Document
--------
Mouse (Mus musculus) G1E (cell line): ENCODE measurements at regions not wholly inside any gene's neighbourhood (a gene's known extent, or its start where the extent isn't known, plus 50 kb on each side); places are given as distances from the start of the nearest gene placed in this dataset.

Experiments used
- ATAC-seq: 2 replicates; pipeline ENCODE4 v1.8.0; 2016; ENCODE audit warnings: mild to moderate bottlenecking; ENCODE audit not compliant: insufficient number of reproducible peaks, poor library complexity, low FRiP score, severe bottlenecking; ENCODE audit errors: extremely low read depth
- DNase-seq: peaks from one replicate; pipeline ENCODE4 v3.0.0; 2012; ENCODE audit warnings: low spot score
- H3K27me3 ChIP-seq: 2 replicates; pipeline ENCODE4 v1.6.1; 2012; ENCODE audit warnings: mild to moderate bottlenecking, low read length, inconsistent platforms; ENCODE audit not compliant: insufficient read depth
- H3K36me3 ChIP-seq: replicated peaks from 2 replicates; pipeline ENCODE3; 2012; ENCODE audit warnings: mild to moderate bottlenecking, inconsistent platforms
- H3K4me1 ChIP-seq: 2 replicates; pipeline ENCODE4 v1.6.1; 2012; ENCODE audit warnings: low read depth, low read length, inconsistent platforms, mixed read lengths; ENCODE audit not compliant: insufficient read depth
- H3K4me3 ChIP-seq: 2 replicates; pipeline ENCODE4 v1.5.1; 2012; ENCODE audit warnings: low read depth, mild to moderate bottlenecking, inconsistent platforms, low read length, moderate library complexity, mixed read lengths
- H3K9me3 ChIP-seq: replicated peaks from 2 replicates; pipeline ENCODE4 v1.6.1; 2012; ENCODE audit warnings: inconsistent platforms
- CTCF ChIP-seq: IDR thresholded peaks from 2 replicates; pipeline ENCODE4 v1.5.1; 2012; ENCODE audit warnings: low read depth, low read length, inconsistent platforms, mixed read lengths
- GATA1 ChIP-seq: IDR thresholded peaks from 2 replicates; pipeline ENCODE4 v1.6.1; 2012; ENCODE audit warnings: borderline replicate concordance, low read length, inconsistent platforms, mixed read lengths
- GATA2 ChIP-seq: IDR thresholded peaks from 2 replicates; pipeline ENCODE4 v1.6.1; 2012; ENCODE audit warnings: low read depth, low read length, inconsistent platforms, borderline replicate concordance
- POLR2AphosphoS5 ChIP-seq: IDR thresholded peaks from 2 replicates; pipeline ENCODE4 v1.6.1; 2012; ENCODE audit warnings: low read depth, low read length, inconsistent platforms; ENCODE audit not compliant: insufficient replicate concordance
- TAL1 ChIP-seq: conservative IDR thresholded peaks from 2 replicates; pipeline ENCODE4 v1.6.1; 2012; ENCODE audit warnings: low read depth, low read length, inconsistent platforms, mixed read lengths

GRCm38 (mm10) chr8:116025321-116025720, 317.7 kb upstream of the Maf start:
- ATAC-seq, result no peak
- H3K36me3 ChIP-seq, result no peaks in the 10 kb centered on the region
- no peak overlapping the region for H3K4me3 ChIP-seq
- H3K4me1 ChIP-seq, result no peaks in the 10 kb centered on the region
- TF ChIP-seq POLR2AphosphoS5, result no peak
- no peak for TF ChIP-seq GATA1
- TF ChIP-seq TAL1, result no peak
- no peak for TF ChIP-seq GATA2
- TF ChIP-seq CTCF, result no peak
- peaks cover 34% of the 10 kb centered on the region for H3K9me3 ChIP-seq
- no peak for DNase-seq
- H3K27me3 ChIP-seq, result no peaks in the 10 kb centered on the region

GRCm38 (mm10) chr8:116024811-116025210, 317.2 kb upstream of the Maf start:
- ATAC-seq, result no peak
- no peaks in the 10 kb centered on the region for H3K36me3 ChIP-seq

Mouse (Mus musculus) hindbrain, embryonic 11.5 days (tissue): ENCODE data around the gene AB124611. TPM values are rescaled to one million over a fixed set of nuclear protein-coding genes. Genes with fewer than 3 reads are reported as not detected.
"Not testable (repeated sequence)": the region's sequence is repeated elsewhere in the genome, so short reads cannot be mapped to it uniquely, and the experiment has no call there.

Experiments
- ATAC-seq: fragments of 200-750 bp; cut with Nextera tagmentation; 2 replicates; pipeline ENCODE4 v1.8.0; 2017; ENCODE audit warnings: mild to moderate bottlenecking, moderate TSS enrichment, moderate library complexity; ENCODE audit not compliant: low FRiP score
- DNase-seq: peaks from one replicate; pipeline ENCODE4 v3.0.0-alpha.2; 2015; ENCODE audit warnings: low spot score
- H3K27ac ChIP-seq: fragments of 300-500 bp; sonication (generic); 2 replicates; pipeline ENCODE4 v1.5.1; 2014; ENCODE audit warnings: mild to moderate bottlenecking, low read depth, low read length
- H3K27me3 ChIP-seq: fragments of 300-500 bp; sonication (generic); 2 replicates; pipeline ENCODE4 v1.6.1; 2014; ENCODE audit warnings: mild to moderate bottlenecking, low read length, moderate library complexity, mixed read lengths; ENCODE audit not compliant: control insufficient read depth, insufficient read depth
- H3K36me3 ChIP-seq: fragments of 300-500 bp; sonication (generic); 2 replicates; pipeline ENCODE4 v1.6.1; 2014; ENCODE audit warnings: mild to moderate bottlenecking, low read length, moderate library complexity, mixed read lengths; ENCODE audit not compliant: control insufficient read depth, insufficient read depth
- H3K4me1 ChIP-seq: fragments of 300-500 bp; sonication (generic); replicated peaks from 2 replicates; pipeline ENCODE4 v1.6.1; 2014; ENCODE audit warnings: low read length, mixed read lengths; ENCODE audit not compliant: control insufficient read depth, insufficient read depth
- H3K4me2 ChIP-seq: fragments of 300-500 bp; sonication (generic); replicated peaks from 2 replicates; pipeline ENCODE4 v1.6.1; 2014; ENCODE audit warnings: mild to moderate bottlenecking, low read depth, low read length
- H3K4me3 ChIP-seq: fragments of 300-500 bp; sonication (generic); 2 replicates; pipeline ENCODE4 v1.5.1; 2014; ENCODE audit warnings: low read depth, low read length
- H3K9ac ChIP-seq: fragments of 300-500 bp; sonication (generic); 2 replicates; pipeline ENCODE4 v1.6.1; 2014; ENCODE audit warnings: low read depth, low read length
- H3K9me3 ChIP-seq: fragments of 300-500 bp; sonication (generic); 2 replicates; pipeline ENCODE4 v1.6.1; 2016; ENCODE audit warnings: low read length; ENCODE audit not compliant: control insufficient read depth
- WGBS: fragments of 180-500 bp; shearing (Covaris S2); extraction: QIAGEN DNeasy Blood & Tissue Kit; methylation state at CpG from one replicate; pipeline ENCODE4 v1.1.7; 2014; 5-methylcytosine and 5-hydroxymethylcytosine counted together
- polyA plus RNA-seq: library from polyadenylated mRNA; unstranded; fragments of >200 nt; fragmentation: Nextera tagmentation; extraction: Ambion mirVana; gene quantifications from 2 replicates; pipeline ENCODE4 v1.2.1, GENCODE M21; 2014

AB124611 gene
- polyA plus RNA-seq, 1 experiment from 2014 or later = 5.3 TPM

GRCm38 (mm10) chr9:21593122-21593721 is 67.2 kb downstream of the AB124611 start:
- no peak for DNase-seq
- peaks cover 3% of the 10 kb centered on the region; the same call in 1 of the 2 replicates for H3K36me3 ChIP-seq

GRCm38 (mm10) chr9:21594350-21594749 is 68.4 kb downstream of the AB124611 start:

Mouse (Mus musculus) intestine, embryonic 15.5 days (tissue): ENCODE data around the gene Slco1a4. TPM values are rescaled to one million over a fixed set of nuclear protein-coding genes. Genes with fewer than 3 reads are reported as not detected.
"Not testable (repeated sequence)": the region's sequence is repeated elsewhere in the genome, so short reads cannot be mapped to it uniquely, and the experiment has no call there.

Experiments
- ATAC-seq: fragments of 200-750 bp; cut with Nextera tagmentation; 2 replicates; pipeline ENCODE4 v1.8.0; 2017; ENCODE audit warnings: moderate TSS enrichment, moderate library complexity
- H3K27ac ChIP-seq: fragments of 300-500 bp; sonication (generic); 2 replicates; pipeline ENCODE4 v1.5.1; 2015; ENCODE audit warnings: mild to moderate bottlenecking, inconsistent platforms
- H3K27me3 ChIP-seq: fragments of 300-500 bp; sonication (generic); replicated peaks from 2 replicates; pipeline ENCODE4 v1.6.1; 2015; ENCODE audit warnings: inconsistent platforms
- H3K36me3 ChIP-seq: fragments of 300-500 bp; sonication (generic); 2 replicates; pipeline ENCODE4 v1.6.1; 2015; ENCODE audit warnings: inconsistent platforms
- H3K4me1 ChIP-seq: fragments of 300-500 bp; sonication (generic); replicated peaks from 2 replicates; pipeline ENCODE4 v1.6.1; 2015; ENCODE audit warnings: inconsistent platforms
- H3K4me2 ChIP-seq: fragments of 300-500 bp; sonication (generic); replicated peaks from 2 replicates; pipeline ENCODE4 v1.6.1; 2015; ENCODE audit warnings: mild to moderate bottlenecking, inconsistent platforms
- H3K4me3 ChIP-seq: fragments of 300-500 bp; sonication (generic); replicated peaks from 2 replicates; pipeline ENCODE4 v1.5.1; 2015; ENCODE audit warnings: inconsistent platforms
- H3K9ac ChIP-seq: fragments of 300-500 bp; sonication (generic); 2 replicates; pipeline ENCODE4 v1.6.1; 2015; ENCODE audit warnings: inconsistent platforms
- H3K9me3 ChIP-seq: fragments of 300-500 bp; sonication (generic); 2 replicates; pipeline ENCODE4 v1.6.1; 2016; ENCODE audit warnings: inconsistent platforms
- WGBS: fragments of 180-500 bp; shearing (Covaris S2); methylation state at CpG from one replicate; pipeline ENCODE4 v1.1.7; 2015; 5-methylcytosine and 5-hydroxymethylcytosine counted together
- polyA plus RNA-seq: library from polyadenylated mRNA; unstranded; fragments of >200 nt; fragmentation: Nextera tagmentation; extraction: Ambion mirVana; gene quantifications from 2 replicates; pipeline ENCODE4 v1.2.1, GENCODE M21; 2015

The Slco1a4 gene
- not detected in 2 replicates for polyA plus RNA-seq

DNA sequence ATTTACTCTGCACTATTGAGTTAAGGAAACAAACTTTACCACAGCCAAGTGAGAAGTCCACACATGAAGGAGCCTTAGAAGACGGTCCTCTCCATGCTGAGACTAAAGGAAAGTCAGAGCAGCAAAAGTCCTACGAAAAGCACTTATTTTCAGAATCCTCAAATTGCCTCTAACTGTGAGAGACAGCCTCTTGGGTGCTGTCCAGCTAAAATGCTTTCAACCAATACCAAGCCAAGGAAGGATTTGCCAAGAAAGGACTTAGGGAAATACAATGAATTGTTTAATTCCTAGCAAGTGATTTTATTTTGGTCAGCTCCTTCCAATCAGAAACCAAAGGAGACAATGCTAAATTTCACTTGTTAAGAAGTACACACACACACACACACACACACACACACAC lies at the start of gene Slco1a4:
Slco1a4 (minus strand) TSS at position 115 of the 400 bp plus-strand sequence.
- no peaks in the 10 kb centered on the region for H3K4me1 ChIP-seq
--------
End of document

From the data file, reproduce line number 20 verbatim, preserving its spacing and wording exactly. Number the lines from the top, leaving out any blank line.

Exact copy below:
- TF ChIP-seq POLR2AphosphoS5, result no peak